As the hours pass since the shooting Sunday night in Las Vegas, we're focusing on stories of Central Coast residents who were there at the scene. One of these stories comes from California's 35th District Assemblyman Jordan Cunningham.
Cunningham represents San Luis Obispo County and northern Santa Barbara County in the state legislature. Cunningham was at the Mandalay Hotel seeing the Cirque du Soleil show with his wife when the shooter began firing from the 32nd floor of the hotel.
KCBX spoke with Cunningham Monday night over the phone while he was in Phoenix, Arizona waiting for a connecting flight.
KCBX: Could you tell me what brought you to Las Vegas?
CUNNINGHAM: Yeah, I was there to present at the conference today on bail reform. We're in a different hotel. We went to the Mandalay Bay to see the Michael Jackson Cirque du Soleil show. We were in kind of a big theater on the ground floor the Mandalay Bay Hotel.
KCBX: When did you find out that something was going on?
CUNNINGHAM: Well, they shut down the the show, which was kind of unusual. They had a pre-recorded thing come on say, 'We apologize for the break. We appreciate your patience...'" kind of deal. And then a couple of minutes went by and the performers hadn't come back out. And then a live person came on over the loudspeaker and said, 'You know, we have an incident or three... stay in your seats. We appreciate your patience.' So I got on my phone and started looking at Twitter and I saw some tweets people posted about 'active life shooter on the second floor of Mandalay Bay.' So I show my wife and I told her stay calm. We went to one of the exits to look at whether we should leave. Go outside. We opened the side door to the exit onto the street. And we looked to the left, and there was the strip and the police had that thing closed down completely. And then we looked to the right. There were police cars there too. We kind of figured, 'Well we're probably safe and you know the shooter is above us. The police had the whole strip locked down by this point I mean it couldn't have been more than a minute after the shooting. So we just stayed in. I mean, I didn't want to create some sort of mass panic, either. A little while after we came back in, about [eight to 10] officers came in told everybody "Stay calm." And they locked out the doors from inside. And had their guns trained on the entrances. Kind of a barricade situation.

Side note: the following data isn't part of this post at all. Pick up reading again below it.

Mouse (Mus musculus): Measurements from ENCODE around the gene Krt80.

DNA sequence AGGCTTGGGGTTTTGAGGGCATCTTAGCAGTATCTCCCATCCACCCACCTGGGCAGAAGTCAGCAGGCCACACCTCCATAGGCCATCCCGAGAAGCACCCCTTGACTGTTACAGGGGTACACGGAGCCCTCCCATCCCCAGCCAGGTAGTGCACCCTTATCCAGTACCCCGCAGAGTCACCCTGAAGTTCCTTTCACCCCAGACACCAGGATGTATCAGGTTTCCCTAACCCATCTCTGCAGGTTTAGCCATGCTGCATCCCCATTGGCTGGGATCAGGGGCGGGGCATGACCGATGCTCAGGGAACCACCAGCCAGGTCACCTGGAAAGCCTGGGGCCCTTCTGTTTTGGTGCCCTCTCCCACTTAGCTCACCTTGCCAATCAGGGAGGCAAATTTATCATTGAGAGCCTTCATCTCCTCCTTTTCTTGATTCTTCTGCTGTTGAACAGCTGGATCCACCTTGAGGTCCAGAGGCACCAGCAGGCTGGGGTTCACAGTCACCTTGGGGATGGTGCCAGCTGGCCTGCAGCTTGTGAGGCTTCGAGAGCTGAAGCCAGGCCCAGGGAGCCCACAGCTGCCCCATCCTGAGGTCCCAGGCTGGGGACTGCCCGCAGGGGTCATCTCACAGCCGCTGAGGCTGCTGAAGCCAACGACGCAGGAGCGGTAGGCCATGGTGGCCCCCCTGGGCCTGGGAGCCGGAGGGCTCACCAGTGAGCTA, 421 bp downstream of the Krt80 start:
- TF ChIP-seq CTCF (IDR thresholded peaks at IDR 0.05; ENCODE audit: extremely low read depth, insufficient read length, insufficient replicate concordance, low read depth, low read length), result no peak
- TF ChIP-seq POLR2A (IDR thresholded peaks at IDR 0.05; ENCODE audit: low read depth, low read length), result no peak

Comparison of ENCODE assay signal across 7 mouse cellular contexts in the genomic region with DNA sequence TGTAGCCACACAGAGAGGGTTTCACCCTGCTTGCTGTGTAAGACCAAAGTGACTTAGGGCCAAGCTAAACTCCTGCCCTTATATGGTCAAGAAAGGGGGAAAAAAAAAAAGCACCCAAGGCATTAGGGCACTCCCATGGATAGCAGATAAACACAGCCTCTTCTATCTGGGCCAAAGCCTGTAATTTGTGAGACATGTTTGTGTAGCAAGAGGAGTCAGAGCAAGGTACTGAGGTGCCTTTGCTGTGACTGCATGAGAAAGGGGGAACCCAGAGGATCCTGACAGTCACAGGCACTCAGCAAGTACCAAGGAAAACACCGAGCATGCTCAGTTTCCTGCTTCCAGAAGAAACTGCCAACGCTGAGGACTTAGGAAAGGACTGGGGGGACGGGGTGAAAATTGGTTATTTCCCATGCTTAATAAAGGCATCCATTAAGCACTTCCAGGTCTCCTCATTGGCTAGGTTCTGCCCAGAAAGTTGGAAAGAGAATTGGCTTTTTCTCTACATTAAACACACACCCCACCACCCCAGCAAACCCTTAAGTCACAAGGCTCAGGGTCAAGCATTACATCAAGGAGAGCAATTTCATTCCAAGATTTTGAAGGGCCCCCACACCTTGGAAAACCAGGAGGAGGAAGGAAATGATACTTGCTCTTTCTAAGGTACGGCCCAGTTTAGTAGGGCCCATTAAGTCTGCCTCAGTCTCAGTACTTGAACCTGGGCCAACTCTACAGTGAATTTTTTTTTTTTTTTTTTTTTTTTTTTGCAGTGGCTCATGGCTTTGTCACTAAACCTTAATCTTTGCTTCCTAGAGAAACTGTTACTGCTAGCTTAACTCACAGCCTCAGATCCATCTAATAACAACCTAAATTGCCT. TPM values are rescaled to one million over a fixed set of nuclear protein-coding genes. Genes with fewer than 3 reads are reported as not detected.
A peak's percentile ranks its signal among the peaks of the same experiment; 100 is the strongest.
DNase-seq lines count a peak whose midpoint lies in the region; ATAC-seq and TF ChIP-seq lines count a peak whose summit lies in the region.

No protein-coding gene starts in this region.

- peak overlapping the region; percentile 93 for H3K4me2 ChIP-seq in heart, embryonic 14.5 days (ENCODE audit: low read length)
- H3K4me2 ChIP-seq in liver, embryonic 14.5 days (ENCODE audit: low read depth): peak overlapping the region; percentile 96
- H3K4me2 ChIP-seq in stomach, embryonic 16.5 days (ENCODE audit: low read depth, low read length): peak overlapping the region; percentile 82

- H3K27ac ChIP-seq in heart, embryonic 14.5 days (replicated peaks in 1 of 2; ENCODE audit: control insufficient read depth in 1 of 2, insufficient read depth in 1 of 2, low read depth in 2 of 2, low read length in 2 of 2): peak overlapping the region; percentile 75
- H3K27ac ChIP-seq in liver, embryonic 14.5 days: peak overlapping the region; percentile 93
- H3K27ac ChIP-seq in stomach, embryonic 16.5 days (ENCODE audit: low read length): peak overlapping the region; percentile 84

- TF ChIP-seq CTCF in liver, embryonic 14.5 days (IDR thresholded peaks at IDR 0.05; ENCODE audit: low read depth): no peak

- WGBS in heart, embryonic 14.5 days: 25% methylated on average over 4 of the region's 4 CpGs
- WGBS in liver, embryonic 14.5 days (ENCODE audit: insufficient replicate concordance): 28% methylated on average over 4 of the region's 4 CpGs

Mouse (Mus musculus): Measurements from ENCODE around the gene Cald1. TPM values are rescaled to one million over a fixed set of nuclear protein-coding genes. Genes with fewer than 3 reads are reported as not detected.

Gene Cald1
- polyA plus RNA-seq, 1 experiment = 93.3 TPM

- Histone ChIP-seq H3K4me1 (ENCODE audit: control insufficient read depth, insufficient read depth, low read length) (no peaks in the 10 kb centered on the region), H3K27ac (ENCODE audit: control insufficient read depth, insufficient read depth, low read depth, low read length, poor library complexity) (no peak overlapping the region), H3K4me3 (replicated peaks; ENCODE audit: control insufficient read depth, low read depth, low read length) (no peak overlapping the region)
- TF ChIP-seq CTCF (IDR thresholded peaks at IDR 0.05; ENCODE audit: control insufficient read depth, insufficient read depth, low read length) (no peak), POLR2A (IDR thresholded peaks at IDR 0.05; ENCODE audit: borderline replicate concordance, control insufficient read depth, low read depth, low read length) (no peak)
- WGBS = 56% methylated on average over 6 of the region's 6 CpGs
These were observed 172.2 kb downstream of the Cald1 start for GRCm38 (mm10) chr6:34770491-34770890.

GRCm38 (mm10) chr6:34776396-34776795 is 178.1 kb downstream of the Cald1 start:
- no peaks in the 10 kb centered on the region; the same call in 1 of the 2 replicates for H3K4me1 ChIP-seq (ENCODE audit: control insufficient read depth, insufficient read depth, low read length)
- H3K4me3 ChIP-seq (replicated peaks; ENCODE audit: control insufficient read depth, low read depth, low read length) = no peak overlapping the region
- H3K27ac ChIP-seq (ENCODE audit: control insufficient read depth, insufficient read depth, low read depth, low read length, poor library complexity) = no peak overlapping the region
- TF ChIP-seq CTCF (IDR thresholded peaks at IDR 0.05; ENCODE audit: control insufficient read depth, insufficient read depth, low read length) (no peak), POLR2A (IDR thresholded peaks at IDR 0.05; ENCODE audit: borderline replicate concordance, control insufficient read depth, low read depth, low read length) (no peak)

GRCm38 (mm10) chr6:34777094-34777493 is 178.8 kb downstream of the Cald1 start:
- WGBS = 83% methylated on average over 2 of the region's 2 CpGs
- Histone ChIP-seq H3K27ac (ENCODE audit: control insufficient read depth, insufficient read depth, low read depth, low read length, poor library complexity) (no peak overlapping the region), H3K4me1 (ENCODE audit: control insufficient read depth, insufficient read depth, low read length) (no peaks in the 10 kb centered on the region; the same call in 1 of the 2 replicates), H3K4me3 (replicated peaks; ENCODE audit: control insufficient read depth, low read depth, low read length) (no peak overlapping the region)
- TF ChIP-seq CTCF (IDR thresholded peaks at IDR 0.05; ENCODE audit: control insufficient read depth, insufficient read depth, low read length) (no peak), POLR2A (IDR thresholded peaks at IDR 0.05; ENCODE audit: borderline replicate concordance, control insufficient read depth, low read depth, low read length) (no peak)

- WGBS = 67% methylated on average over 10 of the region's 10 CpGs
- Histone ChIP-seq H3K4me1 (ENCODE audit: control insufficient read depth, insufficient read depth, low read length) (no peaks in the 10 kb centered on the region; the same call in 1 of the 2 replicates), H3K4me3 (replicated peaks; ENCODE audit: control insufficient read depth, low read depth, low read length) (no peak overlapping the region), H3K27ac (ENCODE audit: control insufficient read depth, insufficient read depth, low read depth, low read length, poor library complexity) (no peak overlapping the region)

KCBX: What's going through your mind at this point?
CUNNINGHAM: Well everybody is kind of eerily quiet. I mean, I've got to say the law enforcement responses was exceptional. They took charge. Told people stayed calm. They got help for people that were kind of hyperventilating and having a hard time. Everybody. There was probably about 500 people in that theater. They all remained pretty pretty calm and orderly. And everybody's kind of checking their phones for updates. People were calling their their kids and their parents. At one point, one of the officers told people to get down. And I guess somebody was trying to get in from the outside. It was probably some hotel worker or something. And I mean, 500 people in theaters just hit the floor.
KCBX: I know you and your wife have four kids at home. Did you make any contact with them?
CUNNINGHAM: Well no. We kind of thought about it. I mean, they were staying with my parents, you know? We didn't want to freak them out. Wake them up in the middle of the night. You know, I don't know when it started. Probably near 10 or 10:30 or something. They were in bed by then. But we just kind of decided... her and I together decided, 'Well let's get out of here safely. Get to a safe place. We'll contact my folks. A little bit after 3 a.m., they started bussing people out. They got buses for us that were at the theater.
KCBX: As a politician, there's a lot of opinions about how mass shootings should be handled. Whether we should have more mental health resources available for people or more gun control. Has this experience changed any of your opinions?
CUNNINGHAM: Well, I haven't really had to process it on that level. You know, as policy makers you want to make good policy based on facts and evidence after you gather information. I just don't think we have a lot of answers to questions right now.
Editor's note: A previous version of this story has been amended to move the below paragraph to the portion of the interview where KCBX asks Cunningham whether his experience had changed his opinions on gun rights, and to clarify and elaborate on Cunningham's position on guns as a state lawmaker.
Since taking office in December, 2016, Cunningham has voted in favor of gun rights. He was endorsed by the National Rifle Association, and according to the non-profit, non-partisan research organization Vote Smart, Cunningham has an NRA rating of 86 percent. However, the NRA does not provide its rating to the general public, only members. What is public is Cunningham's NRA rating of "AQ," which according to the NRA, means "a pro-gun candidate whose rating is based solely on the candidate's responses to the NRA-PVF Candidate Questionnaire and who does not have a voting record on Second Amendment issues."